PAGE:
In a recent unreported decision, the Appellate Division upheld the trial court’s decision dismissing a lawsuit filed against New Jersey Transit, in which it was claimed that a commuter slipped and fell on black ice while walking on a train station platform. The plaintiff stated that he did not notice icy conditions prior to his fall. On the day before the fall, New Jersey Transit did salt the platform due to weather conditions, and on the day of the fall, four NJT employees inspected the platform for ice.
The court noted that the plaintiff had not obtained an expert’s opinion that New Jersey Transit was grossly negligent, and found that New Jersey Transit was not legally required to “attain the acme of perfection of ‘broom swept’ platforms”. Therefore, New Jersey Transit was held immune from liability. It should be noted that few property owners, whether public or private, would be held to a standard of perfection in any event. Rather, the owner must act with reasonable care.
Here are a few tips if you are involved in an automobile accident:
The best accident lawyer establishes a personal connection with you from the very first consultation.
The best accident lawyer will spend the necessary time with you to get to know you and the details of your case. He will personally interview you and discuss the various aspects of your accident with you, not delegate this to a paralegal who is not responsible to you for your case. He will go to the scene of the accident to get a better understanding of what happened. He will learn about your family, employment and other important details that will help him to paint a more complete picture for the insurance company. The best accident lawyers in Middlesex County always investigate all responsible parties and all available insurance companies, and do their best to obtain the maximum possible compensation for you.
Competent accident lawyers in Middlesex County will see to it that the accident scene and the vehicle damage is photographed, that witness statements are obtained, and police records and reports are secured. They will use the internet and other technology to gather information useful to your case. The best accident lawyers will help you to obtain the treatment and diagnostic testing needed to prove your case. They will secure all of the necessary hospital and medical records to document your case to the insurance company. The best accident lawyers will be available to take your call rather than handing you off to a staff member, and will personally call you to keep you informed of important case developments.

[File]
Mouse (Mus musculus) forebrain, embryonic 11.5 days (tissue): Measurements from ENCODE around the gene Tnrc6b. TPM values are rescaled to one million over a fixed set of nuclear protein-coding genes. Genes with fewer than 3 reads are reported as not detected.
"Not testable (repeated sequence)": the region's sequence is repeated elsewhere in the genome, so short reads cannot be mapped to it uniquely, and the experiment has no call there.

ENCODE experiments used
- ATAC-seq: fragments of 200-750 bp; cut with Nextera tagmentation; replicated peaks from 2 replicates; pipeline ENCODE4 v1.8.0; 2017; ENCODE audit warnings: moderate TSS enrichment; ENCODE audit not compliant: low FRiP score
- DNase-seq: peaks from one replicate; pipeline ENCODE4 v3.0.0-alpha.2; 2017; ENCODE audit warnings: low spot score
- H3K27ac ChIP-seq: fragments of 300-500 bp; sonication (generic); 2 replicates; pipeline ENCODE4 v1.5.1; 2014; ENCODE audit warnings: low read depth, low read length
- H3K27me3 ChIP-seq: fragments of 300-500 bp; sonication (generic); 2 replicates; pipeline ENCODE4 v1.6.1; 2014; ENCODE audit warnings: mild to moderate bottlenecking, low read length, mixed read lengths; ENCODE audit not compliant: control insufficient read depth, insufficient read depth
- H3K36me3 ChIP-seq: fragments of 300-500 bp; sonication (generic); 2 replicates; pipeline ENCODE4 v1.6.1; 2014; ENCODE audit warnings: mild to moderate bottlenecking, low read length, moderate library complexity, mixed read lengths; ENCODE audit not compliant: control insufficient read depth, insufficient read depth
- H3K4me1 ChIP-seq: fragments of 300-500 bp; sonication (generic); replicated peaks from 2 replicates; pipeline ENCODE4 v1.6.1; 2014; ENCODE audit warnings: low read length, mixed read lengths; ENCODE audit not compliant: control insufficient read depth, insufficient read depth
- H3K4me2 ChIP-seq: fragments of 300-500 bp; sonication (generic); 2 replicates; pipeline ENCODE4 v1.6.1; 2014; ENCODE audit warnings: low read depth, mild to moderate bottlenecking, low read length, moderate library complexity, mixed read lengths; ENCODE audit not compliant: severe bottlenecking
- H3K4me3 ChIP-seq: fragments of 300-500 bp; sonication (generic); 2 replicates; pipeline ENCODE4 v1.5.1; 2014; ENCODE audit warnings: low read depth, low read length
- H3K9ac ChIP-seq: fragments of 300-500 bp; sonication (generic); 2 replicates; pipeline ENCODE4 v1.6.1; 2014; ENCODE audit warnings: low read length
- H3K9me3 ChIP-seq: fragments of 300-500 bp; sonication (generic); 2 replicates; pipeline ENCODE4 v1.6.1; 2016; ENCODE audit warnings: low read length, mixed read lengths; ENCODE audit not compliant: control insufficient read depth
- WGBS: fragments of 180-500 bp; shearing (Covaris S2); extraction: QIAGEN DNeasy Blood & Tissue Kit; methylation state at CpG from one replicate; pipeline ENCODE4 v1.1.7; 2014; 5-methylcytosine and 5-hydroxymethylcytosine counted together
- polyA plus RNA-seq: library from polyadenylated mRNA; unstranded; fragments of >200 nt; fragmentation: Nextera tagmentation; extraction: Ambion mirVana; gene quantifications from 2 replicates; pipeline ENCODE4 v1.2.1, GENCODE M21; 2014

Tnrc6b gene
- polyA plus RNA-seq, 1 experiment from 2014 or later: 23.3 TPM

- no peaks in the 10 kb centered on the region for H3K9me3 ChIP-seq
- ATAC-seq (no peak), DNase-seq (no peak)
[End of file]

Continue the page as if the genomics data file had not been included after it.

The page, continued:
The best accident lawyers in Middlesex County know how to secure the best expert witnesses to assist in the analysis and presentation of your case. Those attorneys will use their maturity and experience to engage the insurance company in a positive way, to have fair and candid conversations with the adjuster rather than letting their egos get in the way, so that a prompt and reasonable settlement is recovered for you.
If a claim cannot be settled, the best accident lawyers are ready to go to trial for you, putting in the time, preparation and hard work needed to maximize your chances of obtaining a recovery, and ensuring the best possible result. The best accident lawyers in Middlesex County know how to talk to a jury and to present your case in a clear and convincing manner that commands attention and respect. You can expect all of this and more, from the best accident lawyers in Middlesex County.
Please call today for a free consultation on your case.
Under New Jersey law, every auto insurance policy holder has the option of choosing between two different thresholds as a part of their policy, which affect their ability to sue for pain and suffering. If the “no tort threshold” or “no threshold” is chosen, then their right to sue for personal injury is not limited. However, if the “verbal threshold” or “lawsuit threshold” is chosen, then the policyholder’s right to sue is limited. There is a significant additional insurance premium charged to an insured who selects the “no threshold”.
In order to recover damages for personal injuries in an auto accident, an individual bound by the lawsuit threshold must prove one of the following six types of injuries:
Thus, the common neck and back sprains sustained in many auto accidents alone will not qualify as meeting the lawsuit threshold.
However, with the advance of sophisticated diagnostic testing, medical specialists are often able to discern a physical condition which will satisfy the threshold. Selecting the correct medical expert for your case is therefore critical.
It should be noted that if you do not have your own auto insurance policy but live in the household of an auto insurance policy holder who has selected the lawsuit threshold, you will be bound by that threshold. Please contact us for further information.